advertised on one of the many Team Coco Facebook pages. (Really Team Jay? Why would Ms. Winfrey, or Conan for that matter, want to do that?) Related: Conan, Leno & The Tonight Show Debacle [MovieLine] [Barking Robot}
Augmented Reality Gives Lift to Kids Digital Space: Mattel was at the head of the line as the first major consumer products player to incorporate AR into a retail toy product. As the master toy licensee for James Cameron's film Avatar, the California-based toyco teamed up with an AR software solutions house Total Immersion to create a line of action figures. [Kidscreen]
The Social Data Revolution(s): In 2009, more data will be generated by individuals than in the entire history of mankind through 2008. Information overload is more serious than ever. [Harvard Business Review]
Free Reality TV Show Debuts on Your PlayStation 3: Sony Computer Entertainment America is making good on its promise to expand original content offerings on its PlayStation Network distribution service. It will be bringing an original reality television series, The Tester, to PlayStation 3 and PlayStation Portable consoles via the PSN as a free downloadable series starting February 18. [Mashable]
Study Finds Podcasts Reach Unreachable Consumers: Although podcasting has shown to be quite popular in niche markets, many marketers have not jumped into the fray. The results of a recent Edison Research and Association for Downloadable Media (ADM) study could change some marketers minds, however, because apparently consumers being reached by podcasting are unreachable in other formats. [Junta 42]
Get Real About Gen X Stereotypes: Much laudatory ink has been spilled on the Baby Boomers...usually by Boomers themselves. As for the Millennials, those born between 1982 and 1998, the quantity of reportage lauding their public-spiritedness has quickly become tiresome. But a new report casts doubt on the widely accepted stereotype of Gen X-ers as inferior to these other groups. [New Geography]
The Case for Content Strategy, Mowtown Style: how do you start humming the content strategy tune to your own team and to your prospective clients? Listen up and heed Aretha Franklin. No, really. [A List Apart]
UX of the Real Time Web: A major thing done by users on the real time web is the posting and recommending of external links. These links will often go to a story, website, picture, or video that could be of interest to people right now. One problem is that there is so much sharing being done on the real time web that it can become difficult to differentiate the legitimate links from the noise. [instantShift]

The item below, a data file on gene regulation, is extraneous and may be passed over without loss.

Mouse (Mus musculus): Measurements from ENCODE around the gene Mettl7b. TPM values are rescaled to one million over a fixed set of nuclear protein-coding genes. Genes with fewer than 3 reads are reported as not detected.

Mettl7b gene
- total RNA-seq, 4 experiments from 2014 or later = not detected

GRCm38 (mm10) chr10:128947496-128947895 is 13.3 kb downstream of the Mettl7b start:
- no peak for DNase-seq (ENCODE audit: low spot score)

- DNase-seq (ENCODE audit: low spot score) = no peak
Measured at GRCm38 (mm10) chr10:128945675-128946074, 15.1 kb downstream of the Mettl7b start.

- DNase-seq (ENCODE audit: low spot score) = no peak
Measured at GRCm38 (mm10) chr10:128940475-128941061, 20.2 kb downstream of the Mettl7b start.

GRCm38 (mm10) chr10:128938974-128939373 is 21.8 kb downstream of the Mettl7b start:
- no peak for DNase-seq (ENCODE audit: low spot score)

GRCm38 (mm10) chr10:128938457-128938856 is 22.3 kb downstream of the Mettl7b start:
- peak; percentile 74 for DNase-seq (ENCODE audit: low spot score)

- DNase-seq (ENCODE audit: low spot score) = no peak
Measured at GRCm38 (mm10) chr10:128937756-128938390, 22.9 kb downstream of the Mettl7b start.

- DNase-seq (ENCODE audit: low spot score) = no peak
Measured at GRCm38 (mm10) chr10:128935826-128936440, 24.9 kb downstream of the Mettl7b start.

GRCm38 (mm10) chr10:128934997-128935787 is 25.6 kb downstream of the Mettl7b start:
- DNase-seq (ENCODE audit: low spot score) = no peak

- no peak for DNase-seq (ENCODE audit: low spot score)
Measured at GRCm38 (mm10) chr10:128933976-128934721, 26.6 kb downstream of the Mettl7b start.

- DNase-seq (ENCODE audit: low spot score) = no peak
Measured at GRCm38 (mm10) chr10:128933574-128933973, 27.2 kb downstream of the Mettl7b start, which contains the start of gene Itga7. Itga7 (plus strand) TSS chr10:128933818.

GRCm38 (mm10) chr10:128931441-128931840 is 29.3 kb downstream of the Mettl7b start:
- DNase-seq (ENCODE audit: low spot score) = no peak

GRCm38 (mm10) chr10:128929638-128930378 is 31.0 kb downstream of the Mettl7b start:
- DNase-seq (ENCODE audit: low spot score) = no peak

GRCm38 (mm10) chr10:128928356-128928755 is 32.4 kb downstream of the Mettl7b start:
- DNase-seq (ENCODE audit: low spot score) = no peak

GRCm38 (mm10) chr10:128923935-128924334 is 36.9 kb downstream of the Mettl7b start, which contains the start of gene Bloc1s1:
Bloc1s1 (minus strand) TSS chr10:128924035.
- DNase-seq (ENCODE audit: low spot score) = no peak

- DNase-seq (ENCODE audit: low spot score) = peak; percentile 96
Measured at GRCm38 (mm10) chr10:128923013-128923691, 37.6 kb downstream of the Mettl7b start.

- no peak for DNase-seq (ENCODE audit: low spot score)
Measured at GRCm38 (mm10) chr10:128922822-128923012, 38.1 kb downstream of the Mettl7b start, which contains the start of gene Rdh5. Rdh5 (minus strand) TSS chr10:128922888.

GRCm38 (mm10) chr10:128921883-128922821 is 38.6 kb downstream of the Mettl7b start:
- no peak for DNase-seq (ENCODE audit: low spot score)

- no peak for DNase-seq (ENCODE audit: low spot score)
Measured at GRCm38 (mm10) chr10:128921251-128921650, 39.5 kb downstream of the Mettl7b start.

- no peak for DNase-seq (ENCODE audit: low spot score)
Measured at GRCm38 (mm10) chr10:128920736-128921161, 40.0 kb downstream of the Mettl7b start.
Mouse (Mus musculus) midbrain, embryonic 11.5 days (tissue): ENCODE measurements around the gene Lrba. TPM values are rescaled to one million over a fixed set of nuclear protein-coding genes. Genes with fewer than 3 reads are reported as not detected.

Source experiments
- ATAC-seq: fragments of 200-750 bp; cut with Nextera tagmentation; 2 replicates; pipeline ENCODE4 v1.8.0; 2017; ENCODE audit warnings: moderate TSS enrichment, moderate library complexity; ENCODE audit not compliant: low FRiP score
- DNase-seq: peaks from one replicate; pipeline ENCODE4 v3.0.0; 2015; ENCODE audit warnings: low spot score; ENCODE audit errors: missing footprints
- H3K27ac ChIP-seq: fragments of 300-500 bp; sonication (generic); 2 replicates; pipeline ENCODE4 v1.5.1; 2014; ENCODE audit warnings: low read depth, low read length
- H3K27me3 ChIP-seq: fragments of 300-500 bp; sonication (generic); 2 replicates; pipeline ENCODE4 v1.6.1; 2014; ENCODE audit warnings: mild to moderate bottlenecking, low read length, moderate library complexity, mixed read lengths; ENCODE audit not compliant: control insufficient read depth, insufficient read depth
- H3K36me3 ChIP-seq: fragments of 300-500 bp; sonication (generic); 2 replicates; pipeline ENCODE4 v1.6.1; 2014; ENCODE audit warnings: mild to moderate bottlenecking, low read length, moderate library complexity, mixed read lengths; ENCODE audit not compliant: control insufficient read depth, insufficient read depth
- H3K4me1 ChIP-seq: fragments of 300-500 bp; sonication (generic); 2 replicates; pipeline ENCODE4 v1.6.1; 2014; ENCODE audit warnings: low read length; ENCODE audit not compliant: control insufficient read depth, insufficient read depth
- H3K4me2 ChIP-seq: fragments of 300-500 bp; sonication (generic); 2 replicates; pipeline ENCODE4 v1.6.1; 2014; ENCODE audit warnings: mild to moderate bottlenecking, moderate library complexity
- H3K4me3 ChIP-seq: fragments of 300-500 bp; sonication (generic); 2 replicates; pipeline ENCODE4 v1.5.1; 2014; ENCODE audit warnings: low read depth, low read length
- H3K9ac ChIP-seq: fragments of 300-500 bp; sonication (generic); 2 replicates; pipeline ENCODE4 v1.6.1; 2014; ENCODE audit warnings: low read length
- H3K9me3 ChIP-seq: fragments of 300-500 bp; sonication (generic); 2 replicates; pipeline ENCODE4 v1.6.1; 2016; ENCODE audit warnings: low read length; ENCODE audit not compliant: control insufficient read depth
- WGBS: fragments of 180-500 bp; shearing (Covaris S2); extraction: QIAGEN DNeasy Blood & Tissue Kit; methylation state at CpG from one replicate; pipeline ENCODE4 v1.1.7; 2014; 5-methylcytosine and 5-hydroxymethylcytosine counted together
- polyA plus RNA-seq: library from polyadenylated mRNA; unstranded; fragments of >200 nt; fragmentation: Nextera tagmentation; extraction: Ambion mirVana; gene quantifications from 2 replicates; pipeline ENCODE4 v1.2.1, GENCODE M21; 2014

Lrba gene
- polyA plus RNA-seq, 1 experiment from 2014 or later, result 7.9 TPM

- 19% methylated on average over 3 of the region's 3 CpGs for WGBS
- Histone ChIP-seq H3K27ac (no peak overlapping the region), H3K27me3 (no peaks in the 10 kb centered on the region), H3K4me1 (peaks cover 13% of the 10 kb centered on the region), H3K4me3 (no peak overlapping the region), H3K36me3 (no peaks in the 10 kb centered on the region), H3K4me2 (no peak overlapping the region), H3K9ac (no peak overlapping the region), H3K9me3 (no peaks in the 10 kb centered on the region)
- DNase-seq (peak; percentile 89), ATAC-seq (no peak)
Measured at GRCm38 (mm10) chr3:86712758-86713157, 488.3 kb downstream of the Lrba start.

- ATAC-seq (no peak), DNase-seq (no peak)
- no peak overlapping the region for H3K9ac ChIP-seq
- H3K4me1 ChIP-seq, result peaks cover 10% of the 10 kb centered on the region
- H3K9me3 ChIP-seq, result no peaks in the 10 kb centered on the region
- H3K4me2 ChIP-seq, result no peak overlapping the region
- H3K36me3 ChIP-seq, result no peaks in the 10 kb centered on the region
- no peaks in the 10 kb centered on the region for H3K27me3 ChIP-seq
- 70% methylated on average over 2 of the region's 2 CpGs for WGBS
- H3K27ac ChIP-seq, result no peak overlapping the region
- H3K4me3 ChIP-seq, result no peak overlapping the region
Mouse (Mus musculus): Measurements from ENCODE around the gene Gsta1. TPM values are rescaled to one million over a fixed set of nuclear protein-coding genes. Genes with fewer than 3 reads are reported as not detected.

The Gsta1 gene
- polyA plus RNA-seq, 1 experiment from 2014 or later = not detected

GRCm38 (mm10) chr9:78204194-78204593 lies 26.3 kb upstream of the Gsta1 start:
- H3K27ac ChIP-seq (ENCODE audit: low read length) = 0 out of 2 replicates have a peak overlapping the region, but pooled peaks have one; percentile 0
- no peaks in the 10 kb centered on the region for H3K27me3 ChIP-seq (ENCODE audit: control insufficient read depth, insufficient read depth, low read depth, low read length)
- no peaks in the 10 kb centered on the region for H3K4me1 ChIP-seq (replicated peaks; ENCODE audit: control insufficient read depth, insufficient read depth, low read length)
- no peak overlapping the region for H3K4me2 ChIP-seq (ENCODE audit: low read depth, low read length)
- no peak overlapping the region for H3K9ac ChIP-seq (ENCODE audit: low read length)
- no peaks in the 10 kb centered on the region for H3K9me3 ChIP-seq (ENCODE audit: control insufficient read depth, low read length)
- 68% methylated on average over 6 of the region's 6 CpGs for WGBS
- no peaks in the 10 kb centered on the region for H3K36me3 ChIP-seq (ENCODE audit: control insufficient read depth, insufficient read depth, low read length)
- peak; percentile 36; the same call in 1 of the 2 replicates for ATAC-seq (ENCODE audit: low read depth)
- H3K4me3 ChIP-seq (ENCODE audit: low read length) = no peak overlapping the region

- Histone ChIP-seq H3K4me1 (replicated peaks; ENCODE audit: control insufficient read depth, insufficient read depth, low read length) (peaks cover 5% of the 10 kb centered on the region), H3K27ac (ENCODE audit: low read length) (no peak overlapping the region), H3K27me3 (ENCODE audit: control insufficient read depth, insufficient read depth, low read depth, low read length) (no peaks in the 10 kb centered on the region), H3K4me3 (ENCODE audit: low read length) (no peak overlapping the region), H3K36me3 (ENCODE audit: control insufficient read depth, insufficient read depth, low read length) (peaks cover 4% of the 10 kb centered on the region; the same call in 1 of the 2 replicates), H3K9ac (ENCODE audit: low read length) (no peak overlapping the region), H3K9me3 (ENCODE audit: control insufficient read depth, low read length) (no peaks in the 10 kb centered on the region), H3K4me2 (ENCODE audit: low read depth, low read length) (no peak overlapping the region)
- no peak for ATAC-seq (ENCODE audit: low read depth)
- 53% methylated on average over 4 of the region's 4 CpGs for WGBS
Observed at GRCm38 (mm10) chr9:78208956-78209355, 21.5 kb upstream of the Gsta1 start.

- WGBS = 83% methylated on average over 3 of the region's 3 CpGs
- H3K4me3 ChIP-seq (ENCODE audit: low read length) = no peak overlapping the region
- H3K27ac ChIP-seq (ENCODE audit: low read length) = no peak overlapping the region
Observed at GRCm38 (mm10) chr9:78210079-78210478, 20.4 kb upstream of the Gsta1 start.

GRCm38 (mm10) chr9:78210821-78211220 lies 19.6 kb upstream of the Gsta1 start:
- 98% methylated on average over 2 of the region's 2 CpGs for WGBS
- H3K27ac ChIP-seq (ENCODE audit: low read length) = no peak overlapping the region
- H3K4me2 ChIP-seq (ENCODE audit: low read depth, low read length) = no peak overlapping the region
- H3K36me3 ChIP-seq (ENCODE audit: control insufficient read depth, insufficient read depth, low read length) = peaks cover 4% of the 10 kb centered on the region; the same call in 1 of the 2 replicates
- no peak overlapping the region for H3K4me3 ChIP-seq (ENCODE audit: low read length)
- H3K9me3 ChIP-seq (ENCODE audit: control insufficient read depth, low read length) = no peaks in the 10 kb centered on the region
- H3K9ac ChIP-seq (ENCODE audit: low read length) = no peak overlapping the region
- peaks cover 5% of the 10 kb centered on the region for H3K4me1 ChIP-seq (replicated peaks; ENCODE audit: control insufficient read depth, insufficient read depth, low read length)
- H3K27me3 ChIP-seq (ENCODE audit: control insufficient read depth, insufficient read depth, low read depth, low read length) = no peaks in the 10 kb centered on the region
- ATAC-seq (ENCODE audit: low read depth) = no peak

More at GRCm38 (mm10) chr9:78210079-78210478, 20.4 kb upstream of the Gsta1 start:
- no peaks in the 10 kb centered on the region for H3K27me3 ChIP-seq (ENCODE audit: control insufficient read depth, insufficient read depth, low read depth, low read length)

The Fringe Benefits of Failure, and the Importance of Imagination: J.K. Rowling, author of the best-selling Harry Potter book series, delivers her Commencement Address, “The Fringe Benefits of Failure, and the Importance of Imagination,” at the Annual Meeting of the Harvard Alumni Association. [Harvard Magazine]
Partnering with youth marketers, culture and trend experts from around the world, Graham Brown (the force behind mobileYouth) have crowd-sourced an impressive amount of research on global youth trends and shared his findings in a series of three presentations.
What Youth Think: 2010 Youth Trends Report presentations are a must see for youth marketers, media planners, educators, youth pastors and anyone else who works in the youth space.
So sit back, take notes and enjoy. Then let's all meet up at the Carrot Mob!
"For marketers, the Millennials represent a multifaceted challenge that defies easy categorization. Beyond their demographic diversity, marketers need to recognize distinct behaviors, preferences, attitudes, and values that set this group apart from the rest.
We need to realize that consumer-driven marketing integration is not a dream but a critical reality. And this starts with understanding who these young adults really are."
--DMW Direct Consumer Insights,"Millennials"
Related: 2010 Ypulse Youth Marketing Mashup
Dan Rosensweig is leaving his job overseeing Activision's Guitar Hero video game franchise to run Chegg. Chegg.com has been trying to shake up the college textbook industry by allowing students to rent the material required for their courses. The hiring was announced Tuesday.
Rosensweig is best known for his four-year stint as Yahoo's chief operating officer, where he worked closely with the Internet company's former CEO, Terry Semel. Rosensweig left Yahoo! after a management reshuffling in 2006.
This isn't Mr. Rosenweig's first foray into the education technology space. While at Yahoo! he was actively involved with my team on the Yahoo! For Teachers project. You can catch Dan's cameo in this promo video for Yahoo! Teachers. Dan is also current member of the DonorsChoose National Advisory Board.
Channel One News recently conducted its own survey of 1300 young adults
in order to make a comprehensive comparison of two distinct generations
-- teens of 1969 and 2009.
Channel One also visited the University of Colorado at Boulder, posing questions to students exactly as CBS News had done on campus in 1969. At that time, the University of Colorado had been chosen for its diverse and nationally representative student body.
Find out how close, or far the generation gap is between teens from 1969 and today -- then, tell us what you think about the differences we found.